UNHCR issues recommendations as Poland starts EU Presidency

Friday 1, July 2011 PRESS RELEASE – BUDAPEST/WARSAW, July 1 (UNHCR) – The UN Refugee Agency UNHCR has made recommendations to Poland on taking forward the EU asylum agenda, upon the commencement of its European Union Presidency today. This will be the first time that Poland takes on the rotating […]

Friday 1, July 2011

PRESS RELEASE – BUDAPEST/WARSAW, July 1 (UNHCR) – The UN Refugee Agency UNHCR has made recommendations to Poland on taking forward the EU asylum agenda, upon the commencement of its European Union Presidency today. This will be the first time that Poland takes on the rotating EU Presidency since it joined the Union in 2004. In its paper, UNHCR highlights the fact that Poland assumes the Presidency on the occasion of the 60th anniversary of the 1951 Refugee Convention – the very instrument which protected many Polish refugees during the first 40 years of its existence. Today Poland is itself an asylum country. Last year, 6,540 persons applied for asylum in Poland – making it the 10th largest recipient country among the 27 EU Member States.

The UNHCR recommendations focus on four areas: (1) The need for Europe to keep its borders open to people fleeing the crisis in Libya, and to show solidarity with Tunisia and Egypt, as the countries of first refuge; (2) the importance of continued efforts to build asylum capacity and protection space in countries at the EU’s Eastern border as well as in the Western Balkans; (3) the work which remains to  be done in order to build a truly Common European Asylum System, in view of continued major discrepancies in the practice of EU countries; and (4) the EU’s potential contribution to UNHCR’s Commemoration in 2011 of the 60th anniversary of the Refugee Convention and the 50th Anniversary of the 1961 Convention on the Reduction of Statelessness. UNHCR encourages the EU to come to the December Ministerial Meeting which the High Commissioner is convening with concrete pledges of actions, in particular in the area of refugee resettlement. UNHCR further urges EU countries to accede to the 1954 and 1961 Statelessness Conventions, pointing out that only 14 of the 27 EU Member States are parties to both of these instruments.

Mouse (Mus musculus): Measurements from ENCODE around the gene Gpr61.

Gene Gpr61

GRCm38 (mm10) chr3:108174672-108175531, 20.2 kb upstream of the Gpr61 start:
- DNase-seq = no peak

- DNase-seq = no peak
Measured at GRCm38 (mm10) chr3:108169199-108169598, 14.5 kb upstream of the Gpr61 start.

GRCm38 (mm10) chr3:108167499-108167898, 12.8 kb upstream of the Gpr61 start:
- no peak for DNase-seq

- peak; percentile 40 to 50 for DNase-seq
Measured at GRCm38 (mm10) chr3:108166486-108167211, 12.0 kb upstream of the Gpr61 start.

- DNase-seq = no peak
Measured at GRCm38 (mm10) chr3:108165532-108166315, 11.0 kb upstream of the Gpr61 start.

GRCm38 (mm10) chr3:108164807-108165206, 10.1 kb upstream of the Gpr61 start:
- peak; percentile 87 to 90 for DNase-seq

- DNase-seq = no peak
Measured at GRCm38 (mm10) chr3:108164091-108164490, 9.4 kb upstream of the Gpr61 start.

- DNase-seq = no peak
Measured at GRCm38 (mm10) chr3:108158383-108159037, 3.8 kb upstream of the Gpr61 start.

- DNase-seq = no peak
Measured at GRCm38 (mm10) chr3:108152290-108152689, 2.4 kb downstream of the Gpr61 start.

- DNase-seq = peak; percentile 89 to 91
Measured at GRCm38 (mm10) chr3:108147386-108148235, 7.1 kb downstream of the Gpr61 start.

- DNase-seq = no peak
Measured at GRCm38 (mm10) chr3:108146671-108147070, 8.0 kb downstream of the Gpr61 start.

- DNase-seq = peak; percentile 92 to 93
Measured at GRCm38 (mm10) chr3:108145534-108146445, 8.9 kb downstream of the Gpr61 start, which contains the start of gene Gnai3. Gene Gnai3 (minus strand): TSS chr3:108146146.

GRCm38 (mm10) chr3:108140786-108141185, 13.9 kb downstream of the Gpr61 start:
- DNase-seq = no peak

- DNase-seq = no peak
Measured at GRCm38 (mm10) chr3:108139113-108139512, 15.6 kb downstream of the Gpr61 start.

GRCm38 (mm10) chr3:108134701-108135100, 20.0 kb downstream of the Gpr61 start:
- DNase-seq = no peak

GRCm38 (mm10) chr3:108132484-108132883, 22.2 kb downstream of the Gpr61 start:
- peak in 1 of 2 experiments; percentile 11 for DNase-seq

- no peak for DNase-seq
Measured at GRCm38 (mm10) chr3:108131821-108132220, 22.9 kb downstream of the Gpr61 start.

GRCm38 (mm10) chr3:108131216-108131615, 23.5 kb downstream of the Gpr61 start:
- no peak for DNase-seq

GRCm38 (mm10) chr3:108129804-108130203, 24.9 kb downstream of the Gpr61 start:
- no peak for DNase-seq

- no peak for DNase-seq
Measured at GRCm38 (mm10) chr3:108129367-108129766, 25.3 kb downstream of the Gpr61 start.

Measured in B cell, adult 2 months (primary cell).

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Note for the editor: Resettlement is arranged by UNHCR for the most vulnerable refugees who can neither return to their home country in safety and dignity nor stay at the place of first refuge.

The paper is available on UNHCR’s regional website here